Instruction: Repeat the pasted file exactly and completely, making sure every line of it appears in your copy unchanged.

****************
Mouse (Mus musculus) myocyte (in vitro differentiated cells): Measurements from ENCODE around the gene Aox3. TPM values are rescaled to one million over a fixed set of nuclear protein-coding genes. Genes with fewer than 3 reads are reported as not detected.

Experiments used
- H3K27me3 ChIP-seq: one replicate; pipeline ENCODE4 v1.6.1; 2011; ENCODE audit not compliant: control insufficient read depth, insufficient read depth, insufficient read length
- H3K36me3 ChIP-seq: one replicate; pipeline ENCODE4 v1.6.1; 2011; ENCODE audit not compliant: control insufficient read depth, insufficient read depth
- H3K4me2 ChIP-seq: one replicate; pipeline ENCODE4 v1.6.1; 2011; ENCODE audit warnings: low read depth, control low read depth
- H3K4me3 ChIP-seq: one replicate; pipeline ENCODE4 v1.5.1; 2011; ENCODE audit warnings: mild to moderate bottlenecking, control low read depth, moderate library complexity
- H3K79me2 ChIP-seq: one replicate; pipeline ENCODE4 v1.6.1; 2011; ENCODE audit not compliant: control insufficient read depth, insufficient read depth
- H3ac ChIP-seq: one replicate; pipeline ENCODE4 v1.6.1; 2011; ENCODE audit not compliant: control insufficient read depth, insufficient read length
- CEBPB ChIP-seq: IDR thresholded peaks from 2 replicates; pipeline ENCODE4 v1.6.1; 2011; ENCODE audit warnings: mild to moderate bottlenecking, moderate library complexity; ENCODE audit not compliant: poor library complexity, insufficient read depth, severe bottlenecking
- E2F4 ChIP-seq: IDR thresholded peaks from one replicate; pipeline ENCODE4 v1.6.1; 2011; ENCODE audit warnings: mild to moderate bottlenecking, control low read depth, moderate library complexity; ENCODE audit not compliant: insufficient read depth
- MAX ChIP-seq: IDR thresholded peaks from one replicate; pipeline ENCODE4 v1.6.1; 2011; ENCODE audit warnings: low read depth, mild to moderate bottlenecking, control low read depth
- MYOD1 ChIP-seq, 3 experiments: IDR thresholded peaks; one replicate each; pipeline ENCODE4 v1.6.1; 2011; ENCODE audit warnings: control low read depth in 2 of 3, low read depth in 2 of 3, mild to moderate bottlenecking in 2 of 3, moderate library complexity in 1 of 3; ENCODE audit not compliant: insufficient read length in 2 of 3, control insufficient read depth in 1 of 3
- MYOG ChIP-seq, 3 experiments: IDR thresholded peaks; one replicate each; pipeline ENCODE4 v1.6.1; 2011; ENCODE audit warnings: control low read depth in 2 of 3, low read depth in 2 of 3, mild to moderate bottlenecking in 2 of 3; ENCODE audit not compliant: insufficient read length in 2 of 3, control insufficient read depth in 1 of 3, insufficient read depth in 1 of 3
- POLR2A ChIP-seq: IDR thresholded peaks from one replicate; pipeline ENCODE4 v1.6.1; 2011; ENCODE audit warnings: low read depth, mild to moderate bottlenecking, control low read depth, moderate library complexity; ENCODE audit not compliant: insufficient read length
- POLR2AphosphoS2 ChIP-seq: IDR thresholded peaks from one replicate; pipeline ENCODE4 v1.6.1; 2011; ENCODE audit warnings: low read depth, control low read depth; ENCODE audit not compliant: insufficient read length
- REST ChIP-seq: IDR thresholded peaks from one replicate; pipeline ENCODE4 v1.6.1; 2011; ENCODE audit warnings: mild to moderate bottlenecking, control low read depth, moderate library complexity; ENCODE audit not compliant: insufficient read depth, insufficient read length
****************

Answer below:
Mouse (Mus musculus) myocyte (in vitro differentiated cells): Measurements from ENCODE around the gene Aox3. TPM values are rescaled to one million over a fixed set of nuclear protein-coding genes. Genes with fewer than 3 reads are reported as not detected.

Experiments used
- H3K27me3 ChIP-seq: one replicate; pipeline ENCODE4 v1.6.1; 2011; ENCODE audit not compliant: control insufficient read depth, insufficient read depth, insufficient read length
- H3K36me3 ChIP-seq: one replicate; pipeline ENCODE4 v1.6.1; 2011; ENCODE audit not compliant: control insufficient read depth, insufficient read depth
- H3K4me2 ChIP-seq: one replicate; pipeline ENCODE4 v1.6.1; 2011; ENCODE audit warnings: low read depth, control low read depth
- H3K4me3 ChIP-seq: one replicate; pipeline ENCODE4 v1.5.1; 2011; ENCODE audit warnings: mild to moderate bottlenecking, control low read depth, moderate library complexity
- H3K79me2 ChIP-seq: one replicate; pipeline ENCODE4 v1.6.1; 2011; ENCODE audit not compliant: control insufficient read depth, insufficient read depth
- H3ac ChIP-seq: one replicate; pipeline ENCODE4 v1.6.1; 2011; ENCODE audit not compliant: control insufficient read depth, insufficient read length
- CEBPB ChIP-seq: IDR thresholded peaks from 2 replicates; pipeline ENCODE4 v1.6.1; 2011; ENCODE audit warnings: mild to moderate bottlenecking, moderate library complexity; ENCODE audit not compliant: poor library complexity, insufficient read depth, severe bottlenecking
- E2F4 ChIP-seq: IDR thresholded peaks from one replicate; pipeline ENCODE4 v1.6.1; 2011; ENCODE audit warnings: mild to moderate bottlenecking, control low read depth, moderate library complexity; ENCODE audit not compliant: insufficient read depth
- MAX ChIP-seq: IDR thresholded peaks from one replicate; pipeline ENCODE4 v1.6.1; 2011; ENCODE audit warnings: low read depth, mild to moderate bottlenecking, control low read depth
- MYOD1 ChIP-seq, 3 experiments: IDR thresholded peaks; one replicate each; pipeline ENCODE4 v1.6.1; 2011; ENCODE audit warnings: control low read depth in 2 of 3, low read depth in 2 of 3, mild to moderate bottlenecking in 2 of 3, moderate library complexity in 1 of 3; ENCODE audit not compliant: insufficient read length in 2 of 3, control insufficient read depth in 1 of 3
- MYOG ChIP-seq, 3 experiments: IDR thresholded peaks; one replicate each; pipeline ENCODE4 v1.6.1; 2011; ENCODE audit warnings: control low read depth in 2 of 3, low read depth in 2 of 3, mild to moderate bottlenecking in 2 of 3; ENCODE audit not compliant: insufficient read length in 2 of 3, control insufficient read depth in 1 of 3, insufficient read depth in 1 of 3
- POLR2A ChIP-seq: IDR thresholded peaks from one replicate; pipeline ENCODE4 v1.6.1; 2011; ENCODE audit warnings: low read depth, mild to moderate bottlenecking, control low read depth, moderate library complexity; ENCODE audit not compliant: insufficient read length
- POLR2AphosphoS2 ChIP-seq: IDR thresholded peaks from one replicate; pipeline ENCODE4 v1.6.1; 2011; ENCODE audit warnings: low read depth, control low read depth; ENCODE audit not compliant: insufficient read length
- REST ChIP-seq: IDR thresholded peaks from one replicate; pipeline ENCODE4 v1.6.1; 2011; ENCODE audit warnings: mild to moderate bottlenecking, control low read depth, moderate library complexity; ENCODE audit not compliant: insufficient read depth, insufficient read length